I suppose if I were to sit around the house for two days straight, sleeping away the light hours, I wouldn’t do to well when it was time for lights out. Yesterday marked the second day in a row that Bear had minimal to no exercise. I took him on three short walks, following the doctor’s orders of walks to relieve bodily functions, no running, no jumping. I can take care of the first request of limited walks. But no jumping and running is more difficult to limit. Bear takes things into his own paws, racing around the house, jumping up on a couch or bed, completing a couple of 180 degree turns, jumping back off, and repeating the circuit five or six more times. However, Bear’s self instituted exercise regiment does not come close to the energy expenditures needed for a seven-month old puppy. Enter night-time, the time most mammals get some shut-eye.
Bear began the night in Dec’s room. He seemed to be settled on his bed when I left the room, but thirty minutes later Dec had let him out, and Bear was sauntering up the stairs (another no-no according to the doctor’s orders). And this is where the internal debate begins. First, I think Bear simply needs to settle down, and that a couch might be a good place for him to settle down. Of course I come to this conclusion after he whines to get out of our room. So I let him out of our room. Two minutes later he is peeking into the room, whining to get back inside, for some reason unable to push the door open another three inches. Out of bed again, this time leaving the door open for Bear to come and go, hoping he will find a place to settle down for the night.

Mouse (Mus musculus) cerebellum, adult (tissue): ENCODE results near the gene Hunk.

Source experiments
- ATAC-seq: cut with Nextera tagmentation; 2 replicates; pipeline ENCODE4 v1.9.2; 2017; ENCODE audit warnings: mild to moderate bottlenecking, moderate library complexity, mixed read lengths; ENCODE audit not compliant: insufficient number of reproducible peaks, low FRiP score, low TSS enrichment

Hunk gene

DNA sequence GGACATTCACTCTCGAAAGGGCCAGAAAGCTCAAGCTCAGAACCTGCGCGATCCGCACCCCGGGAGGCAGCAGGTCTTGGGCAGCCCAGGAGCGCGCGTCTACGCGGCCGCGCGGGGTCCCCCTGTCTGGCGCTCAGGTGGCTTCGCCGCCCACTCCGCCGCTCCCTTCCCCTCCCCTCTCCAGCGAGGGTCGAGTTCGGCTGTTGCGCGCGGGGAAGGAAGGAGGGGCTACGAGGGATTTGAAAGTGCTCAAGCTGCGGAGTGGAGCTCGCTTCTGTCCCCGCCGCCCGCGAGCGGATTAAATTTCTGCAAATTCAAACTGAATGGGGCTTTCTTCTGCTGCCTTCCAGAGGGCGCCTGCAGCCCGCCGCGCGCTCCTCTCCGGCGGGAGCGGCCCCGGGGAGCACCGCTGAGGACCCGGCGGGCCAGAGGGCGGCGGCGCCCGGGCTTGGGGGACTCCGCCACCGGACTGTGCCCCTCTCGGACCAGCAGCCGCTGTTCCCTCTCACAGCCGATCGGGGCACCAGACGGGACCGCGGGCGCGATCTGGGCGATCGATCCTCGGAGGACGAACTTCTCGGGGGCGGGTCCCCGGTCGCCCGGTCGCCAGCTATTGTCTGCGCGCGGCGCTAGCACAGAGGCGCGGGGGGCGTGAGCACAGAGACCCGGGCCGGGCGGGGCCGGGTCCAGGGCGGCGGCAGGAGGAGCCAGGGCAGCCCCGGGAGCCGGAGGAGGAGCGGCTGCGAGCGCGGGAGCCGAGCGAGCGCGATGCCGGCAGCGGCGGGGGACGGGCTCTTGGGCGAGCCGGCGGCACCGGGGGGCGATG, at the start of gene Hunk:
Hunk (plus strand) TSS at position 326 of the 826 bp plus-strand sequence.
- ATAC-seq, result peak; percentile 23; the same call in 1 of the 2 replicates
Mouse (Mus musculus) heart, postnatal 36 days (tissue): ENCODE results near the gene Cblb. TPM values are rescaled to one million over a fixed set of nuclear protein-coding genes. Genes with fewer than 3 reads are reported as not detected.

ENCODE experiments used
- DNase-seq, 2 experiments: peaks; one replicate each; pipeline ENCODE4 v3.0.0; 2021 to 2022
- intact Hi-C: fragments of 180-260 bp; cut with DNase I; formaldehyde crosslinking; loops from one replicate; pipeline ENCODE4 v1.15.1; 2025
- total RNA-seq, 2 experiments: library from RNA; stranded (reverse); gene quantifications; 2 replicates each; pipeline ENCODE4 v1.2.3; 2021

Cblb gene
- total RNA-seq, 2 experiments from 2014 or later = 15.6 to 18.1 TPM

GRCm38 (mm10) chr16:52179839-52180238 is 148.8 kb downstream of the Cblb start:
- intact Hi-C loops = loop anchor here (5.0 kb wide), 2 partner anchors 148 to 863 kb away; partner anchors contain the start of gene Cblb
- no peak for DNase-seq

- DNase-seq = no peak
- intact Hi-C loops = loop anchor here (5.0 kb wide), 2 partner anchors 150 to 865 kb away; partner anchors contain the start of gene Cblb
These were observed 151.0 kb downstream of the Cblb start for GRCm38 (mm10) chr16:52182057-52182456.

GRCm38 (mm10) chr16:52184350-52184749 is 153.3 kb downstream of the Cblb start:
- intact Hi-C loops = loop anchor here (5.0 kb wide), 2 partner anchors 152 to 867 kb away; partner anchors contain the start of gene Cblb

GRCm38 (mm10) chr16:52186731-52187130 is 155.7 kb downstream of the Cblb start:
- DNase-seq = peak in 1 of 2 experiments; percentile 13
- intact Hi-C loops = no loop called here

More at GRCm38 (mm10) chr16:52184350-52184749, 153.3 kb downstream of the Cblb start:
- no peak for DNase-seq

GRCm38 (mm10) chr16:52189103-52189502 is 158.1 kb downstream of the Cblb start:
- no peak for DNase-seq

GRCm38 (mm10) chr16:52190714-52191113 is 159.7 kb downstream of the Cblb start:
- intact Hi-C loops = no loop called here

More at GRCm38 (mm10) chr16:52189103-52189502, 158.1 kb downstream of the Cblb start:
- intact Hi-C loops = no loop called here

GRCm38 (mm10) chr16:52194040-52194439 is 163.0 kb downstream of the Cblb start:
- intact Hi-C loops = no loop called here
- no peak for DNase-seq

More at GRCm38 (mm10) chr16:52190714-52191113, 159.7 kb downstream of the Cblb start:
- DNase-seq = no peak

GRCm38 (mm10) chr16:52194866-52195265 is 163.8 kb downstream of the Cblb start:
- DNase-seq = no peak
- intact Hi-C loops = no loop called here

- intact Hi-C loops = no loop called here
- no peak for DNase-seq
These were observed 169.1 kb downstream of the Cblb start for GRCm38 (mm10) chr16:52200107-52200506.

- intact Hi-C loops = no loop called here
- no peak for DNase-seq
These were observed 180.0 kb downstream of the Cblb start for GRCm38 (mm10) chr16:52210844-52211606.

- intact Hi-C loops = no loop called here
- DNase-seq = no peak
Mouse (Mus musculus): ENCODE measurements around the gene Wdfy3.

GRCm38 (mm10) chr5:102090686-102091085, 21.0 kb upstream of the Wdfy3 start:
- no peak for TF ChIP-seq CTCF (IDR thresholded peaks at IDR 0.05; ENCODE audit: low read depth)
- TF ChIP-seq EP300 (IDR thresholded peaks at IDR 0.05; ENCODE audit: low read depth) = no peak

Two minutes later he is whining again, this time out by the door. The internal debate changes sides, siding with the “Bear needs to lay down for the night in one spot.” I lament the fact that his crate is down in Declan’s room, wanting to lock him in there as I begin to countdown the time to the alarm sounding in the morning. Bear continues whining by the backdoor. I get up again and let him outside. He relieves himself, which takes longer than usual as he completes a traveling-poop that covers each corner of the yard.
Back into our room, I put him on his bed, thinking that this will settle him down, though I can hear Bear wondering why we don’t let him up on our bed the way Declan does. Directing him to his bed does little to nothing in settling Bear down. He is up and around the room, banging into things with his cone and attempting to scratch his ears. One of the negative effects of the cone is the inability to relieve an itch. Another negative effect is what it does to noise. It acts as a gramophone, amplifying sounds. I can actually distinguish each nail hitting the cone as Bear attempts to scratch an itch. What futility.